SN: I really love the Hofesh Shechter Company, Sidi Larbi and maybe Wayne McGregor would also be amazing. My work, though, is inspired by my own dance network as well as my experiences as a dancer. A lot of the way that the garments move, I'd have an intention of what I want to see from the beginning when I start the design.
OOS: Is that a process you find quite easy?
SN: It took a while to kind of merge the two things together, and when I first began my MA at the Royal College of Art, it wasn't so clear of how I would go about doing it. It wasn't until I won an internship in a sports company that I understood this kind of relationship between performance and making clothes. I had to find a way to bring the two together in a more practical sense to tell my narrative.
OOS: If you didn't have any limitations, what would your shows look like in regards to the performance?
SN: I think it would be on a grand stage. I would push to make it as close to reality as possible. So if there had to be an explosion, I'd have a real one if there was no limit.
OOS: For your collaboration with designer Bianca Saunders, was it different coming from a purely choreographic role rather than a design one?
SN: Well, I do a lot of choreography when I'm not designing. So it wasn't too different from what I'm doing outside of my practice. I think what was interesting is seeing a vision for another designer, that was something I hadn't done before. Also, it was a lot more about the everyday man in the sense that you didn't have to be a dancer to perform in the show.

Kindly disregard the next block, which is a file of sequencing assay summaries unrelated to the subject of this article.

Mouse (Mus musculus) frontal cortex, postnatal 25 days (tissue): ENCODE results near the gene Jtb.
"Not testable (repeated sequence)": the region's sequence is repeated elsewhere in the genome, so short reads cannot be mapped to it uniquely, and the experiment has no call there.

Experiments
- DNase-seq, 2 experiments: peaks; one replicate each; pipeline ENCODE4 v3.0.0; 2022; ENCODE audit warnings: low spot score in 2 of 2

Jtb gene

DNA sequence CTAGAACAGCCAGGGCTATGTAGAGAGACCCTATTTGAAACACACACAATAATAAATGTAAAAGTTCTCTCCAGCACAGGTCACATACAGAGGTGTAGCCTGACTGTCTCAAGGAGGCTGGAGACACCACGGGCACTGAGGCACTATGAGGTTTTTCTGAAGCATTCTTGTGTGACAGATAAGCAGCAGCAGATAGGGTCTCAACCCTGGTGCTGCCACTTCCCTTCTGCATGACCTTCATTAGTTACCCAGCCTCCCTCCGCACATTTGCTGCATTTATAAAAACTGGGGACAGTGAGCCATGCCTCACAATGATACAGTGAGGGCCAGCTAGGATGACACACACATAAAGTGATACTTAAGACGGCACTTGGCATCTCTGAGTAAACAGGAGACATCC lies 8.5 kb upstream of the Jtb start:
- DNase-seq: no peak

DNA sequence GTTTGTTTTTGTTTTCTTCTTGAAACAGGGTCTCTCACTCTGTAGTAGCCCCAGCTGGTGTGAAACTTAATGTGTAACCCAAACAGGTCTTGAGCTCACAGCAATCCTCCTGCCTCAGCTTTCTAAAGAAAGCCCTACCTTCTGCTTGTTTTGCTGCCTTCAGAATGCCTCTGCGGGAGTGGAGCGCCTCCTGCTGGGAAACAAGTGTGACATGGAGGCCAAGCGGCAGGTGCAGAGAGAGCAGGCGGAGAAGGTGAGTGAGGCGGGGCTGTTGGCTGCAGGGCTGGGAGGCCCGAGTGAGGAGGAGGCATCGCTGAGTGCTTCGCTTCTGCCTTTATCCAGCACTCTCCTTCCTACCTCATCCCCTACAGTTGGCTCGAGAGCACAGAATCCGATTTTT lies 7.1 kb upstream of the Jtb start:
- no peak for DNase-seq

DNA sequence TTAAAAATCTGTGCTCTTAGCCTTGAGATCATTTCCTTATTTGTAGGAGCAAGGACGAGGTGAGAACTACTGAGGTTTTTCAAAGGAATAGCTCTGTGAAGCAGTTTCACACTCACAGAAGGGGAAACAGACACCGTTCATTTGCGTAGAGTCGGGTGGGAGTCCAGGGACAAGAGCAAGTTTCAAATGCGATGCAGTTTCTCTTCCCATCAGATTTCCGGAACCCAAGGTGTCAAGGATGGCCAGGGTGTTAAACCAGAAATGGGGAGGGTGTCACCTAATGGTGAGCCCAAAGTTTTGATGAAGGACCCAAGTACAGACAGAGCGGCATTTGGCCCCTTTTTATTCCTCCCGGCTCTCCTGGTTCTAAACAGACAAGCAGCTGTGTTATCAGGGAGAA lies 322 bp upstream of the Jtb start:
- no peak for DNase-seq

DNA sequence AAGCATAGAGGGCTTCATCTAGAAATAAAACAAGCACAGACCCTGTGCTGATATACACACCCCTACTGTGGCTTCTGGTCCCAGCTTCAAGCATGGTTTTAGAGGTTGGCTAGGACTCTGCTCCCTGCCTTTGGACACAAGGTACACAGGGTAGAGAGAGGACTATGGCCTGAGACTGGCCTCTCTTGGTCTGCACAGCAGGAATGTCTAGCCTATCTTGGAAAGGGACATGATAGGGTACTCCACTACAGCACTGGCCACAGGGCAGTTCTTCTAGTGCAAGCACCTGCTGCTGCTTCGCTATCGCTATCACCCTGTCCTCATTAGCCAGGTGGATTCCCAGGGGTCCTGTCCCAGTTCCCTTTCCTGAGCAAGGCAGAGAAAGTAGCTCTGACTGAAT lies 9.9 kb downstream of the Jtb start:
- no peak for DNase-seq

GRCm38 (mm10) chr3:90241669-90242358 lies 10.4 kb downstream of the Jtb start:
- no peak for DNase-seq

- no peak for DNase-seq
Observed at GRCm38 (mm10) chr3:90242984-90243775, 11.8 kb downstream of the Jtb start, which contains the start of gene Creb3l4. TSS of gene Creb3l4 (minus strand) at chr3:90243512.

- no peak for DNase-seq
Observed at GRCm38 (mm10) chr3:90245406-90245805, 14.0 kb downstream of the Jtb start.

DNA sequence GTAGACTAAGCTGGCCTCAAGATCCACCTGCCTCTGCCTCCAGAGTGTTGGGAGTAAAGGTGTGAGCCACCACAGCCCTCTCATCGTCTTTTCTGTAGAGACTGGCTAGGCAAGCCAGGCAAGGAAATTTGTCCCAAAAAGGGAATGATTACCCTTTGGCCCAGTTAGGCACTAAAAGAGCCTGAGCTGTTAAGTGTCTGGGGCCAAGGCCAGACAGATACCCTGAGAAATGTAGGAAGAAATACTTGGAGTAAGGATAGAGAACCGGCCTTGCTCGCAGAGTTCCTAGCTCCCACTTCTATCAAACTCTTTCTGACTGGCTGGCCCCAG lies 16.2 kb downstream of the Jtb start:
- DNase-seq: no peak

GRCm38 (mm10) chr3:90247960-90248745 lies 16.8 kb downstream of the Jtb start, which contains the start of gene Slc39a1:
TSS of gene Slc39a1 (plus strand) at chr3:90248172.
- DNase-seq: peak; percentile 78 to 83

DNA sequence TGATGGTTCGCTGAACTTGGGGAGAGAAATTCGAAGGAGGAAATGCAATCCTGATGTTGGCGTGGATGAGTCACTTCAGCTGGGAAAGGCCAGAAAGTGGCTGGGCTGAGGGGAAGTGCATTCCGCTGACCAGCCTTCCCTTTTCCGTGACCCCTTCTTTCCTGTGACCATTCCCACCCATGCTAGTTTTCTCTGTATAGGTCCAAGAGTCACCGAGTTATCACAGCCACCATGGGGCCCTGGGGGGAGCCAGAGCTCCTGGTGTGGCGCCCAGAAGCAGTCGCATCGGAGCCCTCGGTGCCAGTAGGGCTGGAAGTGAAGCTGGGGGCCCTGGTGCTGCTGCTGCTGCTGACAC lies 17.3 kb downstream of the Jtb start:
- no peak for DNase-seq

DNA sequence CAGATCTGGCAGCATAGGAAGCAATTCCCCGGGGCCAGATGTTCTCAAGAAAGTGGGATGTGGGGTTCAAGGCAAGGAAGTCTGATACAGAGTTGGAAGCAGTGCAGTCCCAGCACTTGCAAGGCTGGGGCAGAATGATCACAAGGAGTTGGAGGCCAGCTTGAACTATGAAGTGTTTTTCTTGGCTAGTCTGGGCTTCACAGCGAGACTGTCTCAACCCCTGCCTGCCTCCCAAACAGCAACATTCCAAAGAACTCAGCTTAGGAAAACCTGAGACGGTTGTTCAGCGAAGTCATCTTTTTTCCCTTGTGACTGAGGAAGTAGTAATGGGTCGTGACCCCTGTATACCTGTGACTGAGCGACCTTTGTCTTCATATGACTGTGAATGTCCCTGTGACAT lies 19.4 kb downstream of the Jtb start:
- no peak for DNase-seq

Charlotte O'Shea via Instagram
OOS: In your shows, are the models all dancers?
SN: Yeah, a lot of them are my friends, and they're all dancers.
OOS: What was the idea behind your last, autumn/winter 2020 show?
SN: So there were four stagehands on the stage, and they were represented in black and white clothes. Their job was to subvert the audience's idea of them, so at first, they come across as aggressive but then their job was actually to help and build the other men as they walk down the catwalk. It was meant to feel like a street, and as you're walking down the street, this group of stagehands will stop you, but instead of intimidating you, they would lift you up.
OOS: What are your favourite places to dance?
SN: I love going to train at the Southbank Centre back when it was open. I used to just train in the hall there. There used to be a club I used to love going to, it was called Madame Jojo in Soho, but it's shut now.
OOS: What was that like?
SN: I went there with a lot of house dancers, so you just train all night and then go home.
OOS: Are you still managing to dance at home in isolation?
SN: Yeah, I'm still dancing at home. In the beginning, I was doing a lot of online stuff, but I started to get a bit impatient with the online thing only because of the connection. I make an effort to train once a day. I also record myself just to see if there's any improvement while I'm in quarantine.
OOS: Is that to look back on after?
SN: Yeah, and then also for connecting with other dancers. Now we've gone down the route of self-taping and then sending it to each other as opposed to all being at one time online. But also with the music, if the connection is bad, the music is out of sync, so then it starts to become confusing whether you're in time with the music or not.
By Niamh Rooney